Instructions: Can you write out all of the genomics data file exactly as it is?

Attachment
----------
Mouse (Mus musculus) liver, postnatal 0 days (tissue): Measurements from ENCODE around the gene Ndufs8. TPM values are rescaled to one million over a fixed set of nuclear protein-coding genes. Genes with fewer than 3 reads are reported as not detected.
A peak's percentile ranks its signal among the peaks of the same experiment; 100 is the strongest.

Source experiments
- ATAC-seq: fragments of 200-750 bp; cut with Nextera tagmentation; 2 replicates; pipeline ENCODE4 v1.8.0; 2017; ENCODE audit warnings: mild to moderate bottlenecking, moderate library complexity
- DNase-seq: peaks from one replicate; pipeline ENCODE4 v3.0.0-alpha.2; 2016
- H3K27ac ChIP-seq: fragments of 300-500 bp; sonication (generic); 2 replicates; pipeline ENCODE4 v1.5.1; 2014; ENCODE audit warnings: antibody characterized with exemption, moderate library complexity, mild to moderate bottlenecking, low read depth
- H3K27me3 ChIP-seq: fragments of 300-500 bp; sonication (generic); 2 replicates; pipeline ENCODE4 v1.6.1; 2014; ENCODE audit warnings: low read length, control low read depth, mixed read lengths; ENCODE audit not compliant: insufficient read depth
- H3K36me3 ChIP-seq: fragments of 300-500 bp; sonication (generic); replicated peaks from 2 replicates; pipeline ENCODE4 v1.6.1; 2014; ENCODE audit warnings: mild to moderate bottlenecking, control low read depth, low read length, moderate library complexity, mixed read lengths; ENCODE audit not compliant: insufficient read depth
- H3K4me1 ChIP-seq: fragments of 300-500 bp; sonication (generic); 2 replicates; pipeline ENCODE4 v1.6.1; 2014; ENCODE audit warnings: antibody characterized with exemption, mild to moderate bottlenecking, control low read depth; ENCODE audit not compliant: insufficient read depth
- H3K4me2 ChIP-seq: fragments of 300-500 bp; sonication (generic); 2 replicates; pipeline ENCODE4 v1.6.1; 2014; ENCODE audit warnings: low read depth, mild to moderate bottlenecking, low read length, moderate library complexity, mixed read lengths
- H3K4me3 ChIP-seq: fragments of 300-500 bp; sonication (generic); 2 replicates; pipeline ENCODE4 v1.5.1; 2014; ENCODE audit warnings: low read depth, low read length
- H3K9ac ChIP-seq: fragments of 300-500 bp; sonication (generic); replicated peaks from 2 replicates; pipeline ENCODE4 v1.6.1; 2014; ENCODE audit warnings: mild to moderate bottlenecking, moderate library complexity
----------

Mouse (Mus musculus) liver, postnatal 0 days (tissue): Measurements from ENCODE around the gene Ndufs8. TPM values are rescaled to one million over a fixed set of nuclear protein-coding genes. Genes with fewer than 3 reads are reported as not detected.
A peak's percentile ranks its signal among the peaks of the same experiment; 100 is the strongest.

Source experiments
- ATAC-seq: fragments of 200-750 bp; cut with Nextera tagmentation; 2 replicates; pipeline ENCODE4 v1.8.0; 2017; ENCODE audit warnings: mild to moderate bottlenecking, moderate library complexity
- DNase-seq: peaks from one replicate; pipeline ENCODE4 v3.0.0-alpha.2; 2016
- H3K27ac ChIP-seq: fragments of 300-500 bp; sonication (generic); 2 replicates; pipeline ENCODE4 v1.5.1; 2014; ENCODE audit warnings: antibody characterized with exemption, moderate library complexity, mild to moderate bottlenecking, low read depth
- H3K27me3 ChIP-seq: fragments of 300-500 bp; sonication (generic); 2 replicates; pipeline ENCODE4 v1.6.1; 2014; ENCODE audit warnings: low read length, control low read depth, mixed read lengths; ENCODE audit not compliant: insufficient read depth
- H3K36me3 ChIP-seq: fragments of 300-500 bp; sonication (generic); replicated peaks from 2 replicates; pipeline ENCODE4 v1.6.1; 2014; ENCODE audit warnings: mild to moderate bottlenecking, control low read depth, low read length, moderate library complexity, mixed read lengths; ENCODE audit not compliant: insufficient read depth
- H3K4me1 ChIP-seq: fragments of 300-500 bp; sonication (generic); 2 replicates; pipeline ENCODE4 v1.6.1; 2014; ENCODE audit warnings: antibody characterized with exemption, mild to moderate bottlenecking, control low read depth; ENCODE audit not compliant: insufficient read depth
- H3K4me2 ChIP-seq: fragments of 300-500 bp; sonication (generic); 2 replicates; pipeline ENCODE4 v1.6.1; 2014; ENCODE audit warnings: low read depth, mild to moderate bottlenecking, low read length, moderate library complexity, mixed read lengths
- H3K4me3 ChIP-seq: fragments of 300-500 bp; sonication (generic); 2 replicates; pipeline ENCODE4 v1.5.1; 2014; ENCODE audit warnings: low read depth, low read length
- H3K9ac ChIP-seq: fragments of 300-500 bp; sonication (generic); replicated peaks from 2 replicates; pipeline ENCODE4 v1.6.1; 2014; ENCODE audit warnings: mild to moderate bottlenecking, moderate library complexity